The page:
Long Double Coats

Long double coated dogs include dogs with feathering, like spaniels, golden retrievers, and afghans. Spitz type dogs like Huskies, Pomeranians, and Chow Chows also fall into this category. All long double coated dogs are prone to matting, which is very uncomfortable for your dog and renders useless the weather resistant attributes of the coat. To remove loose hair and prevent matting, double coated dogs should be brushed daily with a pin brush to remove all matts and to detangle the hair. Follow with a long wire slicker brush, adjusting the length until your dog enjoys leaning into the brush. Pay special attention to feathering at the back of the legs, and don’t neglect the belly and tail. Many dogs dislike having their tails brushed. You can trim the tail short or acclimate your dog to having her tail brushed with treats and patience. To keep that thick lush undercoat off your carpet, keep brushing until the brush is coming up almost empty. During some parts of the year, this can be an hour long ritual. Luckily most dogs love being brushed, and it is not unusual to find that your dog will bring you her slicker brush when the loose hairs in her undercoat begin to itch and irritate her. Long haired dogs tend to catch much of their shedding hair in their own coat, and with regular brushing you may not see too much on your carpet. Get long hairs out of carpet and furniture by loosening with a brush first, then vacuuming. The long undercoat tends to turn into fur balls that float around the house and are relatively easy to contain with frequent vacuuming.

Wire Haired

Dogs with wiry coats like the Wire Fox Terrier, Schnauzer, and Wolfhound benefit from being stripped. Stripping can be done twice yearly, or it can be done continuously throughout the year. A stripping knife can be used, or you can do it by hand. The process involves pulling old, dying guard hair follicles to allow for new growth. Dogs accustomed to being stripped enjoy the process, and often fall asleep during long sessions. It can take some practice to master which hairs should be pulled and at what angle, so you may want to ask a professional groomer to allow you to observe at first. If kept well stripped, wire haired dogs shed very little if at all. Stripping is better than clipping for wiry dogs, as it allows for new growth and retains the hard-guarded tips that clipping removes. When kept well stripped, wiry dogs will only need a bristle brushing daily to brush off dirt and the stray loose hair.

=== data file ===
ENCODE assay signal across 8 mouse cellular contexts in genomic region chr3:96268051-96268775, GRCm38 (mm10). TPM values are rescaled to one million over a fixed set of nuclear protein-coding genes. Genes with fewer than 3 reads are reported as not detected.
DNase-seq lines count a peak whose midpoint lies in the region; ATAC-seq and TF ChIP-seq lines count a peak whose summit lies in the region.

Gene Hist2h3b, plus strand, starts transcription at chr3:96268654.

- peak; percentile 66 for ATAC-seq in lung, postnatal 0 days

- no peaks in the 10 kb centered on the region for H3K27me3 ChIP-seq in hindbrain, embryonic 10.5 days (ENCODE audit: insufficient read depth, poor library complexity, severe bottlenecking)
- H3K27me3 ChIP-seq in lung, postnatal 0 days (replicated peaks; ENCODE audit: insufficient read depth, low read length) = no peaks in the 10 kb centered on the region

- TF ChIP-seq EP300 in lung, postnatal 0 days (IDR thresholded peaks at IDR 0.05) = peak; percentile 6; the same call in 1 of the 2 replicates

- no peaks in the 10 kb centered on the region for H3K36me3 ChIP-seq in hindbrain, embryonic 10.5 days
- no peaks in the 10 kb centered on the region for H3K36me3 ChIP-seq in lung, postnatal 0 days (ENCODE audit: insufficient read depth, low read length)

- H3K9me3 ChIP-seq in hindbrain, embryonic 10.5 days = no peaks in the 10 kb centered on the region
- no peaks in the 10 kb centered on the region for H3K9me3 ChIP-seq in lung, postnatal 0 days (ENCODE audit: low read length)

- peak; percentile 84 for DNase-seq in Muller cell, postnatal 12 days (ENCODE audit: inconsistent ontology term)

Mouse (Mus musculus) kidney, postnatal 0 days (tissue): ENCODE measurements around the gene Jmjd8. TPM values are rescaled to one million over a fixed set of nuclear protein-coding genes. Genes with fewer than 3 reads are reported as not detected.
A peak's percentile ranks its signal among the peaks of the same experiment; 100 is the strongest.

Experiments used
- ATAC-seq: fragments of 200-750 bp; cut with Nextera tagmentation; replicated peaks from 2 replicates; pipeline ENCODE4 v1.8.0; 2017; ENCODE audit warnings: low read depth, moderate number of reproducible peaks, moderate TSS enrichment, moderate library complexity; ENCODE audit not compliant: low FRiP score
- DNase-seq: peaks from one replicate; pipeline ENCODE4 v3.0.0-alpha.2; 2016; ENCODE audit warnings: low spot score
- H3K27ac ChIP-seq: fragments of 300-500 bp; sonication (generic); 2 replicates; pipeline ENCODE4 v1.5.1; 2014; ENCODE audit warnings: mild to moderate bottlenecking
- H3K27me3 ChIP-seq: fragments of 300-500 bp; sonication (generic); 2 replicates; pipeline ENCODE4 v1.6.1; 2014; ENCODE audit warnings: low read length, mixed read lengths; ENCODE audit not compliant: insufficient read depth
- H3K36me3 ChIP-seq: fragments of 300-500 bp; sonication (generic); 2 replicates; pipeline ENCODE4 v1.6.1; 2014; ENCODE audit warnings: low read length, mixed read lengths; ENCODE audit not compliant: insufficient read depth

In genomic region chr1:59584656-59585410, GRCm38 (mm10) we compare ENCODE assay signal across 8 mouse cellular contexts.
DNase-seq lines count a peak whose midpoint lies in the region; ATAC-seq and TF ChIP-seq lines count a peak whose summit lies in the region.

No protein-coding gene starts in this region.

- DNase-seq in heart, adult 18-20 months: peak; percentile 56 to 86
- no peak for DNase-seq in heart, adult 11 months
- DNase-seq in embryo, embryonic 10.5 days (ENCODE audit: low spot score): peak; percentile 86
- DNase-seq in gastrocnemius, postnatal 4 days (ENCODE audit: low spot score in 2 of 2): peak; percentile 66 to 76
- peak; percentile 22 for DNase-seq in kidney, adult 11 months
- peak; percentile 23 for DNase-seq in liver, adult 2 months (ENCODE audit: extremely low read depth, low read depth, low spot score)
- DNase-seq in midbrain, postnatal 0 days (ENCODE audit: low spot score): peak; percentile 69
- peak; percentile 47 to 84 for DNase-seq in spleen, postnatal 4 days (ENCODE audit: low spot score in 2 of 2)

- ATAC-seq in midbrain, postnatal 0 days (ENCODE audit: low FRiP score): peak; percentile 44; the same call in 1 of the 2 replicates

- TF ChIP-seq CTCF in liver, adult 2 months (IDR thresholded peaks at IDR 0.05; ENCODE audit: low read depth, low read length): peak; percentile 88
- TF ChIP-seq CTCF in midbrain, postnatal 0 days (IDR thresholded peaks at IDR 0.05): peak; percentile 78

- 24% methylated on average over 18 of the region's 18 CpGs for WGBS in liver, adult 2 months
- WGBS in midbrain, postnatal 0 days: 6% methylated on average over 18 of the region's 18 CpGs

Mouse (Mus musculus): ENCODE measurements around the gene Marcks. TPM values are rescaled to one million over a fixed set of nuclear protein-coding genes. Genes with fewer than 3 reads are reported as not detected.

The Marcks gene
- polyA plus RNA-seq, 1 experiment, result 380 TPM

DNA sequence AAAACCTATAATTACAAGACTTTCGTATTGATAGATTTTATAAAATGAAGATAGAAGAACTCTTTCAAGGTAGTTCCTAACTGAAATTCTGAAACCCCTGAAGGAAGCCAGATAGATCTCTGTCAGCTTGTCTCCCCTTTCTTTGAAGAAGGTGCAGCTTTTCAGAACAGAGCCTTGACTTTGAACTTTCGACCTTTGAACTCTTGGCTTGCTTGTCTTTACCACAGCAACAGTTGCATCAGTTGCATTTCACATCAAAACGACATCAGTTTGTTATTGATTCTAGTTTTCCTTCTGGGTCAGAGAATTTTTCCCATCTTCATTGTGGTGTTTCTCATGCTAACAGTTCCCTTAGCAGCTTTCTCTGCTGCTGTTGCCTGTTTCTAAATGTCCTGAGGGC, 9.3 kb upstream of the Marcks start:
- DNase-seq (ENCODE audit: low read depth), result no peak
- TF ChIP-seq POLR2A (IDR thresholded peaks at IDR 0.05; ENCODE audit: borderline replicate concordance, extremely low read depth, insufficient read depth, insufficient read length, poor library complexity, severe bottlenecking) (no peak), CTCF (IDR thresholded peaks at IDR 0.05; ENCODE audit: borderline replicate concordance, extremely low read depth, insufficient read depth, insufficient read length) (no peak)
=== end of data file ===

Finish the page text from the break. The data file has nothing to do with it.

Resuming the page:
Grooming Tips

It is best to acclimate your puppy early to the kind of grooming she will be receiving throughout her life. If you obtained your dog at an older age and she has not been kept well-groomed, it may take time to adjust her to the tools and handling you will need to use. Go slowly and reward enthusiastically and she will adjust in time. Grooming should be a pleasant, relaxing experience for you and your dog. It is a good idea to break long grooming sessions into several periods, with play and rest in between, so that your dog does not become exhausted and you do not become frustrated. Grooming is a wonderful way to build trust with you dog, as long as it is done gently and carefully.